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These Tricks Will Help You Relieve Yourself of Your Bathroom ‘Stage Fright’

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If you have a tough time taking care of your business in a public restroom, you’re not alone. According to the International Paruresis Association, an estimated twenty-one million Americans suffer from paruresis, or what is colloquially known as “shy bladder syndrome. People who suffer from paruresis find it difficult to urinate when other people are around; they require complete privacy to use the bathroom, struggling to “go” even if someone’s just waiting outside the restroom. While this might sound silly to you, paruresis is believed to be the second most common social phobia, ranking only behind the fear of public speaking.

There’s not a ton of research on what causes paruresis, nor is there much concrete research on how to cure it, but there are some tips to help you overcome it the next time it strikes.

Hold your breath

International Paruresis Association Board of Directors member Dave Kliss swears by the “hold your breath” method. For this technique, you hold your breath for ten seconds, then release. Repeat this for each subsequent breath until you’ve relaxed to the point of no longer feeling “stage fright. Kliss says this method delivers best results when after the third breath, you begin counting to 100.

Do math in your head

When you were asking your middle school math teacher “when will we ever need this in real life,” who knew they could’ve answered with “because it will help you with your bathroom stage fright”? According to David Gilbert of the EcoSys Wellness Center, mental math is a solid technique for breaking up the mental block caused by paruresis. He explains:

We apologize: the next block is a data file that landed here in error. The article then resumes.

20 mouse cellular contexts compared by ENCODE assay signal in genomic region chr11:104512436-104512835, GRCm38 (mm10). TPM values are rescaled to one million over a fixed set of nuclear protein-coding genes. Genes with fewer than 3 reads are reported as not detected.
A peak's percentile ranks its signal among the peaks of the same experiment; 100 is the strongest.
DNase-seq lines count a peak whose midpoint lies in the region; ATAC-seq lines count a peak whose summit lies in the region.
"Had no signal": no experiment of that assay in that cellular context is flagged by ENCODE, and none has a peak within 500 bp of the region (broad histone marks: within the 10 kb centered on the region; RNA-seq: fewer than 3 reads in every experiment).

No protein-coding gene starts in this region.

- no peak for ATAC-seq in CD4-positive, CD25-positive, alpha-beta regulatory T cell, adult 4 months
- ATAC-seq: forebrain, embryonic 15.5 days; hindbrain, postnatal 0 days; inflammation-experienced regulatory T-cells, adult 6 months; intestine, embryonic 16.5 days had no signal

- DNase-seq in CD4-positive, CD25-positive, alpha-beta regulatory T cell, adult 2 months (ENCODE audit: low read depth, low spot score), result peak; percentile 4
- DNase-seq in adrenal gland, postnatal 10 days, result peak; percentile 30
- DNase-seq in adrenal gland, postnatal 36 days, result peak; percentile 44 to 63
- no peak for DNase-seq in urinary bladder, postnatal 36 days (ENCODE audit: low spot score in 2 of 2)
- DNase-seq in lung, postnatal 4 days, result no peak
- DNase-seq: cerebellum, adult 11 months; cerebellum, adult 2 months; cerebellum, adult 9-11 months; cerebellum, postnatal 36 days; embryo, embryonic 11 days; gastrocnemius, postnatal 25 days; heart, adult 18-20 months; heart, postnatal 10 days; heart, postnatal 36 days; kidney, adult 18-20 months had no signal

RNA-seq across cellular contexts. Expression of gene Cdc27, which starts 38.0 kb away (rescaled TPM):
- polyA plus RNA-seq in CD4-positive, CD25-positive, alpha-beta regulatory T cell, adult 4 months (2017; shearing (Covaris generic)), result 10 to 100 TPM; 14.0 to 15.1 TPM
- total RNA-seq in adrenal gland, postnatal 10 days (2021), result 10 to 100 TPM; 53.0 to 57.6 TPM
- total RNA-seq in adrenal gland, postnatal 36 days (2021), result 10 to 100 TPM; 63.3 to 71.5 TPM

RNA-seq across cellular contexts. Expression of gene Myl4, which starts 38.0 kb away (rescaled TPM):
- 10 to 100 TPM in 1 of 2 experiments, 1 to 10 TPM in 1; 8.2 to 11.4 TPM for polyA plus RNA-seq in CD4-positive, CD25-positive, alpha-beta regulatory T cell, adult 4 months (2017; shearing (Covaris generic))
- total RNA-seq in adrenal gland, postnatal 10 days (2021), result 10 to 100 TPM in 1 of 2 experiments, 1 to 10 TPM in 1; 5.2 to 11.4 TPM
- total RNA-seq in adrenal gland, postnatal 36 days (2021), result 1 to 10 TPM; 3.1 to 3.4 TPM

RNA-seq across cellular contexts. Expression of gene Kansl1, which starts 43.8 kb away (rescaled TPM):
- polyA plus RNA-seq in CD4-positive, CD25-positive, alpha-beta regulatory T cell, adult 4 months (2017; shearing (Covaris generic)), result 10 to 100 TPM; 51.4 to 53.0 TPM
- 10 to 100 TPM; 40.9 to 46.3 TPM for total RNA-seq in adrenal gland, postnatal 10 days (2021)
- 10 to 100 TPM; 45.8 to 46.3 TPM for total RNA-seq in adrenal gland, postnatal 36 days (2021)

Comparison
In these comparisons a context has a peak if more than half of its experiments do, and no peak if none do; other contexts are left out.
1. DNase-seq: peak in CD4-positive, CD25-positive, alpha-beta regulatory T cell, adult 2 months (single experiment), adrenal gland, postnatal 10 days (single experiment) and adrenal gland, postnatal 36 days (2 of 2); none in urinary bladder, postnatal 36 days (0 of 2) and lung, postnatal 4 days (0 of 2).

Ignore the fact you have to urinate. Instead, focus on doing addition or multiplication problems in your head. These must be difficult enough that you really need to concentrate, e.g. 16 x 16. It doesn’t matter whether you get the correct answer. The effort is the trick. While intensely concentrating on something else, your mind forgets to be bashful and, lo and behold, you’re urinating.

Give this trick a try next time you’re out to a restaurant. If you need to pee and calculate your percentage of the check, you can even hit two birds with one stone.

Focus on the wall in front of you

You never know from where you’ll find good advice. Some is passed down from generation to generation. Some is found in unsuspecting places, like a Reddit thread, from people with usernames like u/fitznutzz30:

Here’s the trick: stare at the tiniest imperfection on the wall or tile, or just stare in admiration of how straight that grout line is. That will take the focus off your shyness and let the stream flow.

U/gunnerzz1008 backs this up, saying:

This is the method! I stare at the ads on the wall or look at the bubbles in the tile grout.

In conclusion

If these tips don’t help with your paruresis, there are more intense treatments you can pursue. Those with severe cases can turn to a mental health professional for support. Additionally, medications such as anxiety-relieving medications and alpha-adrenergic blockers have been used to treat paruresis as well. It’s important to consult with your doctor before pursuing these treatments.